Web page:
In our January 1999 issue, where trends for 1999 were forecasted, Doug Elix, General Manager, IBM Global Services-America, advised outsourcing buyers to “pick your partners carefully. When you get into these business transformations,” he stated, “then the relationship is very, very intimate and intertwined. It is hard to tell the differences of who is working for whom.” He added that in 1999 we would see “a move to put some meat behind the word ‘partnership.'”
That meat is an “alliance.” The structure of outsourcing relationships has changed as the industry has matured. For the outsourcing deals of today and in the future, the word “partnership” actually communicates the wrong aim. We see, instead, a move toward alliances, as evidenced by the voices in the stories in this issue of OutsourcingJournal. The shape of a business now, when a contract may be signed, is no longer an accurate predictor of the shape of that business in the future. The force driving alliances is a great need for increased flexibility so that companies will be able to realign their priorities, interests and objectives when business conditions and the buyer’s objectives change.
Partnership vs. Alliance
A partnership is an association with another entity in a joint endeavor, where both parties have joint interests, joint risks and rewards. In a partnership, the interests are undivided. In an alliance, there is a pact or agreement between the parties to cooperate for a specific purpose and to merge their separate interests and efforts for that common purpose. The two work together for each other’s good. Their pact (or the contract) establishing their alliance and agreement to perform a specified function together provides for flexibility. It also recognizes that their interests will differ at times.
The two relationship concepts vary widely in their initial structure, their administration and management, and in what they are able to accomplish. In a deal where the buyer buys services strictly on cost (as in IT, for example) and is not so concerned with the future and flexibility, there is a clean vendor/customer relationship. In that case, the buyer will want short-term contracts and the ability to change the supplier. But for a long-term relationship, with flexibility for changing business conditions and objectives, as well as added value, an alliance is the best relationship.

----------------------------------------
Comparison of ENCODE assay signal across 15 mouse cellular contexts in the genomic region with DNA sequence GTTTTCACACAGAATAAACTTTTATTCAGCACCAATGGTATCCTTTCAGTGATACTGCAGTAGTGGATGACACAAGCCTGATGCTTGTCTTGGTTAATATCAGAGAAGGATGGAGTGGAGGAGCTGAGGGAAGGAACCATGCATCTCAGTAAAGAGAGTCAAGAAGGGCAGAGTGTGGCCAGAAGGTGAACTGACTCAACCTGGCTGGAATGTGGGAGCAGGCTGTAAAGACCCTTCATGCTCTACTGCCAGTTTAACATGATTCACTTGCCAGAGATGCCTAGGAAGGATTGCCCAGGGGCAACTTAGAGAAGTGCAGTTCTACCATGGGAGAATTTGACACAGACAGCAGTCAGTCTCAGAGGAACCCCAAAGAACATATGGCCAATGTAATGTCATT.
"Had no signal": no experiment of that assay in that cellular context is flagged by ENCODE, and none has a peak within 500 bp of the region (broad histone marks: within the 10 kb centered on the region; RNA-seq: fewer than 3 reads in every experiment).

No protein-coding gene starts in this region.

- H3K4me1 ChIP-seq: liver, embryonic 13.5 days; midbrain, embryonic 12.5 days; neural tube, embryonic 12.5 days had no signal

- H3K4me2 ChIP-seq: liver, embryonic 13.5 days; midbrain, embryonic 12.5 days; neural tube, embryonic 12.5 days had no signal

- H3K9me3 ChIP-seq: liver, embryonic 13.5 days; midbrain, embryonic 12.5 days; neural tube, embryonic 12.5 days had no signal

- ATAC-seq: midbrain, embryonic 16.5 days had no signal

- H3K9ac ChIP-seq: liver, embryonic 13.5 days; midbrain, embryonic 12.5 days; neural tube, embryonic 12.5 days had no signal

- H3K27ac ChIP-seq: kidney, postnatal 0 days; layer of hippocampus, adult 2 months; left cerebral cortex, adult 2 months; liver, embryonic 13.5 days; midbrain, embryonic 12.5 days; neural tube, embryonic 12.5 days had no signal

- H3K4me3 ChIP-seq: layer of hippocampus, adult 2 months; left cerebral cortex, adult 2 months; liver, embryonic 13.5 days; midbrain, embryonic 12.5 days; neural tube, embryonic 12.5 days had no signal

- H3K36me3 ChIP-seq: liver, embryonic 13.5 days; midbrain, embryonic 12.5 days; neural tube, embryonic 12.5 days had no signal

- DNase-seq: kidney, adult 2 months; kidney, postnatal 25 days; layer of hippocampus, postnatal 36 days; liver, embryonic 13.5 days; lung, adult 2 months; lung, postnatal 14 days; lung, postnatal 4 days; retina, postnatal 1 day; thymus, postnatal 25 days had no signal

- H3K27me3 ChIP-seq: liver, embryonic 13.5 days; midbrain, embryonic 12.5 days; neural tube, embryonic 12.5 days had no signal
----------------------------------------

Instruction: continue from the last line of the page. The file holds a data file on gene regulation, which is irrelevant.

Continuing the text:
More Than Terminology
On a worldwide scope, there are examples that illustrate the dissimilarities of partnerships and alliances. The North Atlantic Treaty Organization (NATO) is a military alliance that was established in 1949 to safeguard the Atlantic community of nations from attack by the Soviet Union. An attack against one member was to be treated as an attack against all and would necessitate collective self-defense. The alliance was also formed to encourage economic and social cooperation.
On issues where their interests differ, however, veering to their individual good rather than the good of the group, the members may disagree. Lobbying groups that block congressional approval of funds for particular actions that other NATO members may support, for example, often influences American politics. Or several of the alliance members may disagree on what should take place in the Arab-Israeli peace process. The commercial interests of American oil companies influence the U.S. perspective on oil policies, which may differ from alliance members who have no such commercial interests. Although the alliance partners sometimes have tiffs, their interests are very much aligned when it comes to defense. Overall, they work together. Alliance partners settle their varying interests and disputes as equitably as possible and with as little contention as possible. Their ultimate goal is to realign their interests so that they can continue as allies in causes for their common good.
In Africa, we see a comparison of an alliance and a partnership. The Organization of African Unity (OAU) is an alliance that was established in 1963 to promote unity and defense of Africa; to eradicate colonialism; and to coordinate economic, health and other policies. But the various African countries disagree on male/female equality and whether women should occupy leadership positions within the organization. Within the various African countries, there are also differences in interests as to hosting refugees and protecting the environment, as well as various border disputes.
In contrast to an alliance, is the partnership between the United States and Ghana to facilitate its integration into the global economy. Through the Trade and Investment Framework Agreement, the U.S. provides funds to strengthen Ghana’s power supply; meet world child labor standards; develop an education strategy and establish resource centers linking Ghanaian schools to the Internet; promote AIDS awareness; and study and preservation of Ghana’s elephant population. Involved in the partnership is the privatization of Ghana’s state-owned pharmaceutical company. Both partners stand to gain economically and socially from this partnership.
Closer to U.S. borders, the American and Mexican governments are working in partnership to fight drug trafficking between the two nations. Their partnership has caused changes in Mexican law, which have improved the extradition of Mexican nationals. The two countries have a common enemy, a common objective, common risks and rewards in their war on drugs.
Alliances are long-term. They involve an alignment of interests, which creates value and a beneficial, productive relationship. The difference between partnerships and alliances is far more than terminology.